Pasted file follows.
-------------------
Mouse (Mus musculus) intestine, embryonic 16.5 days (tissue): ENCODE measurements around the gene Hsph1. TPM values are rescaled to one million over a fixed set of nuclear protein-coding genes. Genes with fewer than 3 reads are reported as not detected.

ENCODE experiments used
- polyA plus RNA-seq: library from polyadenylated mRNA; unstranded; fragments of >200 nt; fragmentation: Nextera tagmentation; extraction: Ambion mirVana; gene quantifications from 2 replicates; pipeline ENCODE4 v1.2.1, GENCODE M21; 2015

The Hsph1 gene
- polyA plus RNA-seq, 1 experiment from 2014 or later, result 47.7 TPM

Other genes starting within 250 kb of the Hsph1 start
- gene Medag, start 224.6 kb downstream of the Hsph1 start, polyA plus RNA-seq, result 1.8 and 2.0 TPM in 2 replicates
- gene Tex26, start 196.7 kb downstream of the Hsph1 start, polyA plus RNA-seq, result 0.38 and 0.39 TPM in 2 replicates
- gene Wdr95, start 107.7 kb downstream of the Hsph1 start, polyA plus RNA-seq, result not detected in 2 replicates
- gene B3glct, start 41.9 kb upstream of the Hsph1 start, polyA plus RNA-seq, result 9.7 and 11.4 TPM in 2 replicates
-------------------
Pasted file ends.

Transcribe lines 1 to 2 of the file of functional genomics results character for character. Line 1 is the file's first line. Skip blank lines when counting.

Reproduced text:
Mouse (Mus musculus) intestine, embryonic 16.5 days (tissue): ENCODE measurements around the gene Hsph1. TPM values are rescaled to one million over a fixed set of nuclear protein-coding genes. Genes with fewer than 3 reads are reported as not detected.

ENCODE experiments used